The 7th U.S. Circuit Court of Appeals found that the wording in Section 510 of ERISA is vague—particularly the definition of “inquiry”—and that when dealing with ambiguous anti-retaliation provisions, it is supposed to favor the protection of employees. ERISA Section 510 prohibits retaliation “against any person because he has given information or has testified or is about to testify in any inquiry or proceeding relating to this [Act].”
The appellate court dismissed a district court’s opinion in favor of Junior Achievement of Central Indiana Inc. and sent it back for further proceedings. Junior Achievement argued that former vice president Victor George could not make a Section 510 claim because Section 510 only protects testimony in formal proceedings and formal inquiries by the employer of the participant, and not by the participant of the employer.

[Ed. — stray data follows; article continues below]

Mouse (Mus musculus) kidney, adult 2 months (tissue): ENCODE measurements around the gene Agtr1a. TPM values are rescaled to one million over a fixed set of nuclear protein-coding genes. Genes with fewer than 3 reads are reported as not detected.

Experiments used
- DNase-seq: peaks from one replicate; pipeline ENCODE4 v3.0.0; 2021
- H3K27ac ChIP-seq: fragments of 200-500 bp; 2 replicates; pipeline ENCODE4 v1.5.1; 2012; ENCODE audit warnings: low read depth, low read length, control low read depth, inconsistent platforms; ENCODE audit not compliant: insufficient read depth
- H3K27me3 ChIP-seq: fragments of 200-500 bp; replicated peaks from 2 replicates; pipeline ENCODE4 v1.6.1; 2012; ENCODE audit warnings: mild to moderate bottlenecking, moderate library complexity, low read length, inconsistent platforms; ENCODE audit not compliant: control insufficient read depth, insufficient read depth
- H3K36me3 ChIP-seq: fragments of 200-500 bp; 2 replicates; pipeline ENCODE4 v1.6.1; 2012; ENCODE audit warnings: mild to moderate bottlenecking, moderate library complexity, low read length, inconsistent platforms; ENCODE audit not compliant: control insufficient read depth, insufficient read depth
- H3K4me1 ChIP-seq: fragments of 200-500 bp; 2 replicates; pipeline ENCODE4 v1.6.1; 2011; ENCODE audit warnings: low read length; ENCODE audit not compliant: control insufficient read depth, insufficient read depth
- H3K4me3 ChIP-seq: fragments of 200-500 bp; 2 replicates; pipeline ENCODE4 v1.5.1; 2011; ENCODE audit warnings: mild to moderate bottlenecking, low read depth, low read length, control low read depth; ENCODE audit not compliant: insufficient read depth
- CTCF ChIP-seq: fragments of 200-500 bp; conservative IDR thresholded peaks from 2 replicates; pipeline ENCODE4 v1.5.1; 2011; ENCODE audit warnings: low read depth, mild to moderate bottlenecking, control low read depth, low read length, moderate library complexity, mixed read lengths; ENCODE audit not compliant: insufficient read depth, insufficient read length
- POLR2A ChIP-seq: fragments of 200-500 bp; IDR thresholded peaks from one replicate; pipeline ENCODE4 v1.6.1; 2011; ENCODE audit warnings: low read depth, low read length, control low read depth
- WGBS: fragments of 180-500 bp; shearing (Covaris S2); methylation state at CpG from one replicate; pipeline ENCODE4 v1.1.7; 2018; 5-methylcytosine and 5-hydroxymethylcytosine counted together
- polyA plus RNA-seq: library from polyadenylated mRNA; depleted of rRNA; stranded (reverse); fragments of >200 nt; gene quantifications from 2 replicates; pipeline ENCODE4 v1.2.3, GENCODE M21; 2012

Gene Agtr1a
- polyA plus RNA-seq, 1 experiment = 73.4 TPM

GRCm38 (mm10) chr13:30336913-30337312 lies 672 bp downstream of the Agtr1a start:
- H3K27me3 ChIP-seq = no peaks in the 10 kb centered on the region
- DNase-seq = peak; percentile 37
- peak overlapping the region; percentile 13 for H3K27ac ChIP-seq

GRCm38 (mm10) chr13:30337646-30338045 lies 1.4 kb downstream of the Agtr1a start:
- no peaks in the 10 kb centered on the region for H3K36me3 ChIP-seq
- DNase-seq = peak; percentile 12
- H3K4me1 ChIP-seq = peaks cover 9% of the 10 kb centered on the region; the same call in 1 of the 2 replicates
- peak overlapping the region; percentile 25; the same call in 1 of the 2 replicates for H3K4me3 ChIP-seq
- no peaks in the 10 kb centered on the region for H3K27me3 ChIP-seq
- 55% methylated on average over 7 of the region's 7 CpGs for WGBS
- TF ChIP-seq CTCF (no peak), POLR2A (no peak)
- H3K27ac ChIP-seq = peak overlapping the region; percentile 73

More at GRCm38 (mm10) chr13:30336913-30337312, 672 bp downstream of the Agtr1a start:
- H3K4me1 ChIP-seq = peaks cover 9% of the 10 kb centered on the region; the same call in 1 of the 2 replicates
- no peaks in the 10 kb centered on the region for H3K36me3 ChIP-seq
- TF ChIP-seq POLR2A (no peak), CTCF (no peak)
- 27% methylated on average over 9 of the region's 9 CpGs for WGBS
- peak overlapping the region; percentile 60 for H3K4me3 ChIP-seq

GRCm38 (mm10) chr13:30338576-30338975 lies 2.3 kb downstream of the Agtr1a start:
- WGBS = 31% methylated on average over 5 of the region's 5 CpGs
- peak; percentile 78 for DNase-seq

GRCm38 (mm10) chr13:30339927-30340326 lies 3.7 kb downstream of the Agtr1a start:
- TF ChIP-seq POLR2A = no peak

The appellate court found that the best reading of Section 510 is one that divides the world into the informal sphere of giving information in or in response to inquiries and the formal sphere of testifying in proceedings. It determined that George’s complaints constituted an “inquiry” because Junior Achievement responded to them rather than ignoring them.